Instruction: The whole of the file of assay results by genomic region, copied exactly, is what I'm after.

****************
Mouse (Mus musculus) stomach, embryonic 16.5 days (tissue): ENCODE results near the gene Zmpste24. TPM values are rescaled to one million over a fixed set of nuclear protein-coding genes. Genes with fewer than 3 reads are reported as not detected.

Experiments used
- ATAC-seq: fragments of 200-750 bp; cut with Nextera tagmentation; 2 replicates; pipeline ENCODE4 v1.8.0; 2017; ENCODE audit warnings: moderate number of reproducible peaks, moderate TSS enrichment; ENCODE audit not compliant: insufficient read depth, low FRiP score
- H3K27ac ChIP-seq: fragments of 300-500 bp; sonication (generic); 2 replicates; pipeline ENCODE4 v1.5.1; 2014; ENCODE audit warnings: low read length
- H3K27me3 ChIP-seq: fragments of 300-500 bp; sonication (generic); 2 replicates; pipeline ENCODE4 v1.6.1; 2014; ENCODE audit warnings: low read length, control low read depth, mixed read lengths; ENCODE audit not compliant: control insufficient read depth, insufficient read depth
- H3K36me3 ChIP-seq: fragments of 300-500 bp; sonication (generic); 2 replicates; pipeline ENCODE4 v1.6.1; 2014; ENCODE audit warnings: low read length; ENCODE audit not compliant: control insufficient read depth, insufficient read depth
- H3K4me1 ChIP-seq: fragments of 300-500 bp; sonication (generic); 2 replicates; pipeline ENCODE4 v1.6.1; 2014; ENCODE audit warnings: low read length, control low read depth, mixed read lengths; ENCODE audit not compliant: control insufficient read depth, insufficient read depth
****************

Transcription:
Mouse (Mus musculus) stomach, embryonic 16.5 days (tissue): ENCODE results near the gene Zmpste24. TPM values are rescaled to one million over a fixed set of nuclear protein-coding genes. Genes with fewer than 3 reads are reported as not detected.

Experiments used
- ATAC-seq: fragments of 200-750 bp; cut with Nextera tagmentation; 2 replicates; pipeline ENCODE4 v1.8.0; 2017; ENCODE audit warnings: moderate number of reproducible peaks, moderate TSS enrichment; ENCODE audit not compliant: insufficient read depth, low FRiP score
- H3K27ac ChIP-seq: fragments of 300-500 bp; sonication (generic); 2 replicates; pipeline ENCODE4 v1.5.1; 2014; ENCODE audit warnings: low read length
- H3K27me3 ChIP-seq: fragments of 300-500 bp; sonication (generic); 2 replicates; pipeline ENCODE4 v1.6.1; 2014; ENCODE audit warnings: low read length, control low read depth, mixed read lengths; ENCODE audit not compliant: control insufficient read depth, insufficient read depth
- H3K36me3 ChIP-seq: fragments of 300-500 bp; sonication (generic); 2 replicates; pipeline ENCODE4 v1.6.1; 2014; ENCODE audit warnings: low read length; ENCODE audit not compliant: control insufficient read depth, insufficient read depth
- H3K4me1 ChIP-seq: fragments of 300-500 bp; sonication (generic); 2 replicates; pipeline ENCODE4 v1.6.1; 2014; ENCODE audit warnings: low read length, control low read depth, mixed read lengths; ENCODE audit not compliant: control insufficient read depth, insufficient read depth